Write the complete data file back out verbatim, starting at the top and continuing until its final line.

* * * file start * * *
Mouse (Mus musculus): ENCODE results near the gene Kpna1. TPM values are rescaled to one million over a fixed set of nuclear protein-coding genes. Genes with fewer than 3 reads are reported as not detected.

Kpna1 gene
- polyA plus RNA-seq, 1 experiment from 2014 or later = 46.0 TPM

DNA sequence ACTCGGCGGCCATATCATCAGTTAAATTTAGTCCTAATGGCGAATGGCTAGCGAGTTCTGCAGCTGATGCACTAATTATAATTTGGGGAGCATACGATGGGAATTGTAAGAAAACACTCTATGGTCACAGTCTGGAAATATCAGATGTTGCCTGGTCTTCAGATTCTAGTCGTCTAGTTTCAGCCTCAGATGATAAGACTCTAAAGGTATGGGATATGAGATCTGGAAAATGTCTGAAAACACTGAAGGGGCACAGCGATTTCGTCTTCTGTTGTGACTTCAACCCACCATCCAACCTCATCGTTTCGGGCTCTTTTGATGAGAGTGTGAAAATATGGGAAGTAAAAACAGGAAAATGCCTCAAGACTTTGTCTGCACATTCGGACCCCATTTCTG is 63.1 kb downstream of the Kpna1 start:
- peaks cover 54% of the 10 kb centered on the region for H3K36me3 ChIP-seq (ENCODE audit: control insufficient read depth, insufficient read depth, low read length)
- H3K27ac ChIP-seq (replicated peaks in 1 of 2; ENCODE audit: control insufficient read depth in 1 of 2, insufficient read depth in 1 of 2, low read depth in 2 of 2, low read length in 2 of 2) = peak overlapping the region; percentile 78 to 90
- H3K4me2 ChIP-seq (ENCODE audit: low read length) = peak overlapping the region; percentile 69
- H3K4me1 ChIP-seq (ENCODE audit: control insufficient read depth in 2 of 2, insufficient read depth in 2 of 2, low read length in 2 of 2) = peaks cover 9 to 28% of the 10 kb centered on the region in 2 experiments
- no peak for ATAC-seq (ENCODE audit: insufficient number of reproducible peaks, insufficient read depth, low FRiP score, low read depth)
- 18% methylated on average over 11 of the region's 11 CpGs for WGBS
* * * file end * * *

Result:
Mouse (Mus musculus): ENCODE results near the gene Kpna1. TPM values are rescaled to one million over a fixed set of nuclear protein-coding genes. Genes with fewer than 3 reads are reported as not detected.

Kpna1 gene
- polyA plus RNA-seq, 1 experiment from 2014 or later = 46.0 TPM

DNA sequence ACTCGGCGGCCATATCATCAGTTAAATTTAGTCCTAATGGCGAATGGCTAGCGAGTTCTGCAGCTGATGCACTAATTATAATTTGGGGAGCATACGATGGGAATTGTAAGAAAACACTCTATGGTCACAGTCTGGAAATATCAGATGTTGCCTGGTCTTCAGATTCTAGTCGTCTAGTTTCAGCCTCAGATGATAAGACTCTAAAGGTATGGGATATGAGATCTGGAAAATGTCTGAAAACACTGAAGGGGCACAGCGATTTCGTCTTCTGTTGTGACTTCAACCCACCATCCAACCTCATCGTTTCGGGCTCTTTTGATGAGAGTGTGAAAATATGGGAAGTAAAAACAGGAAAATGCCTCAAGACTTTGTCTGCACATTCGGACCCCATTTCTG is 63.1 kb downstream of the Kpna1 start:
- peaks cover 54% of the 10 kb centered on the region for H3K36me3 ChIP-seq (ENCODE audit: control insufficient read depth, insufficient read depth, low read length)
- H3K27ac ChIP-seq (replicated peaks in 1 of 2; ENCODE audit: control insufficient read depth in 1 of 2, insufficient read depth in 1 of 2, low read depth in 2 of 2, low read length in 2 of 2) = peak overlapping the region; percentile 78 to 90
- H3K4me2 ChIP-seq (ENCODE audit: low read length) = peak overlapping the region; percentile 69
- H3K4me1 ChIP-seq (ENCODE audit: control insufficient read depth in 2 of 2, insufficient read depth in 2 of 2, low read length in 2 of 2) = peaks cover 9 to 28% of the 10 kb centered on the region in 2 experiments
- no peak for ATAC-seq (ENCODE audit: insufficient number of reproducible peaks, insufficient read depth, low FRiP score, low read depth)
- 18% methylated on average over 11 of the region's 11 CpGs for WGBS